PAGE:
Miguel turned up in the NPR Music offices early one morning, after playing a show late the night before. He appeared light and calm, and betrayed no hint that he was nervous about stripping his highly produced hits down to their bones. Accompanied by just his guitarist, Dru DeCaro, Miguel eschewed flash and went big on small gestures — ingratiating ad libs, only one full spin and voice control that kept the songs close to his chest but emotive enough to translate to the back of the room. He told us he wrote his Grammy-nominated song “Adorn” with no idea that it would take him to our tiny stage. But he was made for it. His style was compact and graceful, his manner self-aware and open.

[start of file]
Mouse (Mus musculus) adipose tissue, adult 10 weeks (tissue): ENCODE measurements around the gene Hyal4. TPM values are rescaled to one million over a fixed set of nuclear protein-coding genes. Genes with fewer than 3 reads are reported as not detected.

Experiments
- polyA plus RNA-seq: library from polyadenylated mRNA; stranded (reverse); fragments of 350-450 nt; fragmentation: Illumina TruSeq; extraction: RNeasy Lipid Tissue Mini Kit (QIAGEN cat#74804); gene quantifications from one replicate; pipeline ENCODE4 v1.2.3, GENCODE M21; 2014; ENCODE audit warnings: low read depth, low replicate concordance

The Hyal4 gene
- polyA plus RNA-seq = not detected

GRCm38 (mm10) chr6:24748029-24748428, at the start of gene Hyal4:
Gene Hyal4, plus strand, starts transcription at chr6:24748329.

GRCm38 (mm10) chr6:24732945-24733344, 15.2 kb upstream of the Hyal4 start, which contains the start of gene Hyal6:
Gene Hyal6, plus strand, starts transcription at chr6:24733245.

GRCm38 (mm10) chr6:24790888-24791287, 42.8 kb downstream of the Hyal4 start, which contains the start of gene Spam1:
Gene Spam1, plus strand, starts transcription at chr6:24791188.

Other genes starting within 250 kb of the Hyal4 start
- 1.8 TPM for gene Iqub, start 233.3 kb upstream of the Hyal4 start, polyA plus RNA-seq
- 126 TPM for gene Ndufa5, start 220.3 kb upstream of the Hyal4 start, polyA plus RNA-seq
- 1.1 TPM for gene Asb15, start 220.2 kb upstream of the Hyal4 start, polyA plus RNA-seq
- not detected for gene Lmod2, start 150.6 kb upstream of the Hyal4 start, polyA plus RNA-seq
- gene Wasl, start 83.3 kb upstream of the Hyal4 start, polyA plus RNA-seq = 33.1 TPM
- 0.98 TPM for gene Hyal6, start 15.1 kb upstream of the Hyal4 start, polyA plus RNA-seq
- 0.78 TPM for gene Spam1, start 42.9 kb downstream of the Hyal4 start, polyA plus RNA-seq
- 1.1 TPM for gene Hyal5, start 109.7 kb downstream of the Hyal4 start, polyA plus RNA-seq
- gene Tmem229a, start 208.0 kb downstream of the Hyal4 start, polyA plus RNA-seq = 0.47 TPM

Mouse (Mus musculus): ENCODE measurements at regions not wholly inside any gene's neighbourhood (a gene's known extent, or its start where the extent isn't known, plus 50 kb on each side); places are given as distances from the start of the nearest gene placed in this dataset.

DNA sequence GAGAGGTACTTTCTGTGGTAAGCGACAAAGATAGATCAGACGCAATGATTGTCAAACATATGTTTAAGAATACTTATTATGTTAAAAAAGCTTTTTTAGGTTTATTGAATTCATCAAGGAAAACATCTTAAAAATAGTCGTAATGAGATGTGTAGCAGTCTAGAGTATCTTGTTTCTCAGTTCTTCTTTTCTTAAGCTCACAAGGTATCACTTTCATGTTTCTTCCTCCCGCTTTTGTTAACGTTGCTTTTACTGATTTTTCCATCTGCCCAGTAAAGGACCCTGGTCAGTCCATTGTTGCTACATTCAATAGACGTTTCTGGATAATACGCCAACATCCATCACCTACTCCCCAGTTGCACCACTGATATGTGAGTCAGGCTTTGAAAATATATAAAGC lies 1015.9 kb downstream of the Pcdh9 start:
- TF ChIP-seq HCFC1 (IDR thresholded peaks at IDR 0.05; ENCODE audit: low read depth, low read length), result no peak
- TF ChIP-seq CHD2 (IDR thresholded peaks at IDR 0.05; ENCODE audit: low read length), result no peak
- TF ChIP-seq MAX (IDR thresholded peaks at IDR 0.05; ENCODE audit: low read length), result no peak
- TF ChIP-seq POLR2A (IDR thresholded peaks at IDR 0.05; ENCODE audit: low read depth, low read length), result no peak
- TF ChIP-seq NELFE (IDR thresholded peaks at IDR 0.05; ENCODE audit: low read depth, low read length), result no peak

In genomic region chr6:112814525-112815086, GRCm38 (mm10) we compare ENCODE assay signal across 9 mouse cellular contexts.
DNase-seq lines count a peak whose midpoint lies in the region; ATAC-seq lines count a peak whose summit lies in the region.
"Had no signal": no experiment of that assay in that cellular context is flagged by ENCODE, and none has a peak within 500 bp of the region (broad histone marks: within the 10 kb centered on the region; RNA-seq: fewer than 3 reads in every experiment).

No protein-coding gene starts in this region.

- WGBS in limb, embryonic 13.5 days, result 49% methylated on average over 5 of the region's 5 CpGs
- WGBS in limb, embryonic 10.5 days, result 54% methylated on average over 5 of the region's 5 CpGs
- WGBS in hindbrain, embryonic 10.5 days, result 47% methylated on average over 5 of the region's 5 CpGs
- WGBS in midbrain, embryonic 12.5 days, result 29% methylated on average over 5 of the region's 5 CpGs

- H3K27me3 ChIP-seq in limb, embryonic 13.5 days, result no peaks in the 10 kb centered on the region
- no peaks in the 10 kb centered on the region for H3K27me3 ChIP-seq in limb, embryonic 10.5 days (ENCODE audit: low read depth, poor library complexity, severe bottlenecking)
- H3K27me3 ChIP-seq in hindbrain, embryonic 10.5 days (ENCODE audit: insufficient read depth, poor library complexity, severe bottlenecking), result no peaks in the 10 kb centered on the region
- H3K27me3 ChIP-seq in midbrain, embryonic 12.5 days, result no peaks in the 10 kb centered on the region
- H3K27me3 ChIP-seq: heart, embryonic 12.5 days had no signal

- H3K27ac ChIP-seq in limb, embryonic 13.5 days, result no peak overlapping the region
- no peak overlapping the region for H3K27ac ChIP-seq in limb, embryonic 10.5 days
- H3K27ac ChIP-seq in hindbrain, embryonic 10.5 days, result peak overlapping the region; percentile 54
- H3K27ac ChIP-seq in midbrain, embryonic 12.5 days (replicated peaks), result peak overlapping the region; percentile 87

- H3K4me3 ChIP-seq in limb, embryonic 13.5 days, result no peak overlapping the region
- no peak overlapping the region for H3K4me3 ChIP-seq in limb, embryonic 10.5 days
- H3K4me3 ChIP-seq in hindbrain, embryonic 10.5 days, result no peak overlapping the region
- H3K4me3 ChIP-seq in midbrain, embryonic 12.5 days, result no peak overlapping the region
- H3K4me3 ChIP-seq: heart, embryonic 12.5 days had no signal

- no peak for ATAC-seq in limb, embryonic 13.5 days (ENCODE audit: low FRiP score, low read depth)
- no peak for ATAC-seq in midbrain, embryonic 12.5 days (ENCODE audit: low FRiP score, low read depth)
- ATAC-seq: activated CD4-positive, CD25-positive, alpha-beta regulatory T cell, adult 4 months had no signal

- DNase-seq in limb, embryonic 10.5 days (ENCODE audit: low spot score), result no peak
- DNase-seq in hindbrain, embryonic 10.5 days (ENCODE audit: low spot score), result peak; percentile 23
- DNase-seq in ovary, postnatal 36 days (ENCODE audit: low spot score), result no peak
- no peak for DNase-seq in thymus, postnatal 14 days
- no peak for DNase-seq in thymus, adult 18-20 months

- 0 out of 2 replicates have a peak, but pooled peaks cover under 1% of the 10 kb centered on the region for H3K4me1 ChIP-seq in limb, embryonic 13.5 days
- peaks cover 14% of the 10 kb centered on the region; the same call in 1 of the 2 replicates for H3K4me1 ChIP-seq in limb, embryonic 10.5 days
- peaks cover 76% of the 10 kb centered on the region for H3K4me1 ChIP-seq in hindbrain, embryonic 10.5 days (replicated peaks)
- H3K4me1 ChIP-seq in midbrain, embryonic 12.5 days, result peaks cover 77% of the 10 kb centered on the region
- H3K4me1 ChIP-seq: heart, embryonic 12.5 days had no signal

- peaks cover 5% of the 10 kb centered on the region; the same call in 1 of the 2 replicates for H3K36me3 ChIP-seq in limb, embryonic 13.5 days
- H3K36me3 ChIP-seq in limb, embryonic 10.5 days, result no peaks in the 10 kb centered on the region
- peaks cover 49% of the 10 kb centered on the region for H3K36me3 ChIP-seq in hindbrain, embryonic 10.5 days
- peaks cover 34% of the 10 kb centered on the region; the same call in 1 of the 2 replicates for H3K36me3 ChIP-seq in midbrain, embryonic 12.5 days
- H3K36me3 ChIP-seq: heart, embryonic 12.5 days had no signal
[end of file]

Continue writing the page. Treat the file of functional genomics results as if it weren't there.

After releasing two albums, the 27-year-old performed as if he’d spent years of his life pressing rewind and pause on the great entertainers of our time — James Brown, Prince, Sam Cooke, Jackie Wilson, Michael Jackson. After he ended his set, I wanted to ask who’d taught him the most, but the crush of admirers loomed and I got out of the way of the cellphone cameras. He’s a genuine, modern-day star. –FRANNIE KELLEY